Democrats are leaning on President Biden to fulfill another anticipated campaign promise: canceling student debt. As the President enters his fourth month in office, top Democrats and student voters alike are confused at the lack of momentum propelling his ambitious proposal.
Biden promised to forgive $10,000 in student loans but after increasing pressure from fellow Democrats, borrowers, and advocates, he announced his administration planned to forgive $50,000 per student through executive action. However, even the president seems unsure of the proposal’s ambitious upgrade, as he expressed hesitancy at bypassing Congress to pass the bill. However, White House press secretary Jen Psaki said in February he “hasn’t ruled out the possibility.”
Biden delighted hopeful citizens on his first day in office by extending a pause on payments for federal student loan borrowers that took effect in March and will end in September 2021. Last Thursday, he asked Education Secretary Miguel Cardona to prepare a report on his legal authority to proceed with canceling $50,000 in student debt. He also canceled debt collected by students at for-profit schools and expanded loan forgiveness for public sector workers. However, Biden expressed hesitancy to cancel loan debt for students who went to top-tier, private colleges. He believes the federal government should not forgive debt for students who went to schools such as “Harvard and Yale and Pen.” With college costs on a steep rise and scholarships failing to match velocity, Harvard’s $72,391 package is tough to swallow for many who, through merit, deserve a chance to attend.
In February, Biden said student loans should have 0% interest, a move that was included in his repayment freeze lasting through September. White House chief of staff Ron Klain said Biden plans to “look at that legal authority, he’ll look at the policy issues around that and he’ll make a decision.”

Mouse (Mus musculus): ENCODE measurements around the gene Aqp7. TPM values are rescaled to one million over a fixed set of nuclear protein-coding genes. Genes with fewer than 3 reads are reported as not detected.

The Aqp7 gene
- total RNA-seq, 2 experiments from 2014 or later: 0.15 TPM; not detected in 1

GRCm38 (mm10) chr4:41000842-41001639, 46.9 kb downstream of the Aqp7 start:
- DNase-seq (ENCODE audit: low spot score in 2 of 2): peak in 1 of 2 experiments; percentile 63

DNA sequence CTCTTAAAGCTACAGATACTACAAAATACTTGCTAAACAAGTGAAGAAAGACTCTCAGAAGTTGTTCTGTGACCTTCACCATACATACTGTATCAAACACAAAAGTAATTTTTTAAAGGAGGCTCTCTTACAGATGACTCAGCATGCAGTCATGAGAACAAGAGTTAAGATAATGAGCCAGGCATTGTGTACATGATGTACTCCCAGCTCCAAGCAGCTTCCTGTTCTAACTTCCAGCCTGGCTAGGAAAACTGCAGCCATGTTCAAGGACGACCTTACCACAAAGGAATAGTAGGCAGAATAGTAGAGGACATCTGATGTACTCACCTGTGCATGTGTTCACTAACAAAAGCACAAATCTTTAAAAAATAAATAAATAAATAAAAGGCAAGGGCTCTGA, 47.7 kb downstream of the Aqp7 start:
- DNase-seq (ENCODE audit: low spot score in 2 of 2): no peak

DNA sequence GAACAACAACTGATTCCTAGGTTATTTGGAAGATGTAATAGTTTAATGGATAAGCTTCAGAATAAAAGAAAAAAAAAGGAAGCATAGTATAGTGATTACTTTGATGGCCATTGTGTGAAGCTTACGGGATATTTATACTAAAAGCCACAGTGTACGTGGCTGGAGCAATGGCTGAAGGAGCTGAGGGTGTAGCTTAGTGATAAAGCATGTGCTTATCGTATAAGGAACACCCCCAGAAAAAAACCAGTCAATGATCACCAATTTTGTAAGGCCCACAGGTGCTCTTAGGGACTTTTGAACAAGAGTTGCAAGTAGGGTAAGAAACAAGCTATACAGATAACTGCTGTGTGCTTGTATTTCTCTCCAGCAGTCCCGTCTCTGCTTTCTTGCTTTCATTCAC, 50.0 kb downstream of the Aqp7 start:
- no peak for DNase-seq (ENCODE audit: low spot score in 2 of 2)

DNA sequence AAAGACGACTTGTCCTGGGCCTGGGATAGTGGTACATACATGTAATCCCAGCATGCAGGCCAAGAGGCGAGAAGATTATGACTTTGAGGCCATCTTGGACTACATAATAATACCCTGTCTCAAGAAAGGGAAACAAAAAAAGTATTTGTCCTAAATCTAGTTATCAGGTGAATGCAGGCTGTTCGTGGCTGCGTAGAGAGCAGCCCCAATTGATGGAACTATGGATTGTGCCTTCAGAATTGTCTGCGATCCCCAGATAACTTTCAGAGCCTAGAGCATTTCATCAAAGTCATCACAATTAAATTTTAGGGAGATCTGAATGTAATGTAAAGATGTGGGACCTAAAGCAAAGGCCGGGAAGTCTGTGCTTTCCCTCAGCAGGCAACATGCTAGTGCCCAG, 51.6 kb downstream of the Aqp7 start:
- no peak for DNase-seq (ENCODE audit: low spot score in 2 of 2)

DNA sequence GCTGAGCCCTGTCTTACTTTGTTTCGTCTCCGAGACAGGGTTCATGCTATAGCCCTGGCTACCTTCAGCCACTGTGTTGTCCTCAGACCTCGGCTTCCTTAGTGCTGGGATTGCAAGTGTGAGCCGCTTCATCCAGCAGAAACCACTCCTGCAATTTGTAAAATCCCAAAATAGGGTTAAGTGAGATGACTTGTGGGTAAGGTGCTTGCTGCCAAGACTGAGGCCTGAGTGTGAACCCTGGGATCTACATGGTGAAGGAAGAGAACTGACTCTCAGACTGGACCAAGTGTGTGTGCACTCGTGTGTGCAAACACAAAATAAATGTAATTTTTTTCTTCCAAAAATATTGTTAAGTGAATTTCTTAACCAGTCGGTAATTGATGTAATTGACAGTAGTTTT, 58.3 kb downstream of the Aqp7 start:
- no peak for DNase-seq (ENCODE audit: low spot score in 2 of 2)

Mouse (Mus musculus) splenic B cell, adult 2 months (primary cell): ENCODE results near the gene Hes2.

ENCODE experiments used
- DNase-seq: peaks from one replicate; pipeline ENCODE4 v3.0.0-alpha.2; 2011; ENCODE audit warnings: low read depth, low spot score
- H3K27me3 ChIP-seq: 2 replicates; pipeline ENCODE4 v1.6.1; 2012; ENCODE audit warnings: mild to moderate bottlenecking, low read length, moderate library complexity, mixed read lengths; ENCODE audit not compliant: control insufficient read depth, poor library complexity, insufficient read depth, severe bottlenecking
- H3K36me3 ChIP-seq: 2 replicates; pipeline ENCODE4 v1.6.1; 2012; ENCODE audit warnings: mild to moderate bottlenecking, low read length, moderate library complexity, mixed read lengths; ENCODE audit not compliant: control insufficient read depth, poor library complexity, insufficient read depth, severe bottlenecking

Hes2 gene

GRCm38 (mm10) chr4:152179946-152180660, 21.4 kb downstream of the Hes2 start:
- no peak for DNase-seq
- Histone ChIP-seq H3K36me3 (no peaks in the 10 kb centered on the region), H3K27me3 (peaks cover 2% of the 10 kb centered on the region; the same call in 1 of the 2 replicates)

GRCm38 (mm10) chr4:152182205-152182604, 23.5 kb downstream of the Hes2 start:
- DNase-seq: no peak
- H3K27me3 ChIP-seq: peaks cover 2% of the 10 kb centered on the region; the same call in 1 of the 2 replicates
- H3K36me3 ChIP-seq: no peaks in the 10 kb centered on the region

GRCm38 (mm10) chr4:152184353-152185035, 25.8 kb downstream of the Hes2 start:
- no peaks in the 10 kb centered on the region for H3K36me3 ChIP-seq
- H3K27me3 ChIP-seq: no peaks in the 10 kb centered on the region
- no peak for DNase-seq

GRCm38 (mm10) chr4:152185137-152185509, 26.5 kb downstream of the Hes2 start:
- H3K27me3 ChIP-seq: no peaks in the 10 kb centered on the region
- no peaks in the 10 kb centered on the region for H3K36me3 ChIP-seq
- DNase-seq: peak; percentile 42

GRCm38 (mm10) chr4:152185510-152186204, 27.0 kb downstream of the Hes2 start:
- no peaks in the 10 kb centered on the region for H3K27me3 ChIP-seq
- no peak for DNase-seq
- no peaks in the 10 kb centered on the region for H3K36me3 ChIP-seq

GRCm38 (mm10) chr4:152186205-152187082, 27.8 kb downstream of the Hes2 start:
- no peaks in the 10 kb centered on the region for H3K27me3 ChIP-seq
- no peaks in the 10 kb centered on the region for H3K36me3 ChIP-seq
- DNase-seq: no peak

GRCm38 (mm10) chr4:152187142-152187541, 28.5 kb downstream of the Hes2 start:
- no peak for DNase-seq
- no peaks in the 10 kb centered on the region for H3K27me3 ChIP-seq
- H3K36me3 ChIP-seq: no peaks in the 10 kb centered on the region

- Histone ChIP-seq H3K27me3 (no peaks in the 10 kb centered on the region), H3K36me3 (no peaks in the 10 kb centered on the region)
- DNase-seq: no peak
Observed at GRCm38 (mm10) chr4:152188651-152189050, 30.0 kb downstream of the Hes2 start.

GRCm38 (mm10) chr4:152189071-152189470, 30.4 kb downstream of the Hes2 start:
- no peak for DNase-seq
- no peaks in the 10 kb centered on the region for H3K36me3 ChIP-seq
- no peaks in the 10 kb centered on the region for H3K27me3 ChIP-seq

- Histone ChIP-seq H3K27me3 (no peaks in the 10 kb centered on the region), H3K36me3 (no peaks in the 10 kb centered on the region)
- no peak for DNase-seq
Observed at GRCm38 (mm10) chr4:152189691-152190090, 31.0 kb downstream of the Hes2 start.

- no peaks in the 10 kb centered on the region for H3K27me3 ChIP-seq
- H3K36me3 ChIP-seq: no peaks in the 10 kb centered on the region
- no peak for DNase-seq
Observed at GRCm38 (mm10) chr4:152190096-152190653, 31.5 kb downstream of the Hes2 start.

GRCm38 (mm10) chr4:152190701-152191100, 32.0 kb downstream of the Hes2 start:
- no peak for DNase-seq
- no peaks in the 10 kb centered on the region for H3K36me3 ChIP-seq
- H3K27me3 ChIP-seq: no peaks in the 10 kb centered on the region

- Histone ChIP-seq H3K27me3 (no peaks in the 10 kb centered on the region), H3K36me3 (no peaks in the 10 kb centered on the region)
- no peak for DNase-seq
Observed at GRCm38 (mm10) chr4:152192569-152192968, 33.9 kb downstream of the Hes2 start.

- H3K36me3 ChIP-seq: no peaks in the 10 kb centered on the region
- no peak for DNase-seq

Frustration is growing amongst top Democrats who feel Biden’s level of initiative in fulfilling his promise doesn’t match their own ambitions for the bill. Senate Majority Leader Sen. Chuck Schumer, D-N.Y., is leading the criticism against Biden’s hesitancy. “You don’t need Congress,” Schumer told reporters Friday, “All you need is the flick of a pen.”
During her 2020 run in the Democratic presidential primary, Massachusetts Sen. Elizabeth Warren vowed to forgive student loans and released an analysis written by legal experts who described the use of executive order in forgiving loans as “lawful and permissible.” Opponents of its use in Biden’s proposal say Biden could face rebuke in court if he tried to cancel debt on his own.
Even before the onset of the pandemic, around a quarter of people with student loans were in default or delinquency. Now, there are over 44 million U.S. student borrowers and the country’s balance is expected to rise from $1.7 trillion to $2 trillion by 2022. Canceling $50,000 for all borrowers would shrink the current student loan debt balance to $700 billion. However, this plan only extends to 80% of all federal student loan borrowers, or 36 million people, and excludes private loans.
Critics of Biden’s plan say students who choose to take out loans to attend college have a responsibility to pay them back in full, regardless of circumstance. Others say it would benefit college graduates who earn high incomes but delay paying their loans. However, any attempt to slow the runaway train that college tuition has become will increase the number of students who are able to enter the job market as graduates.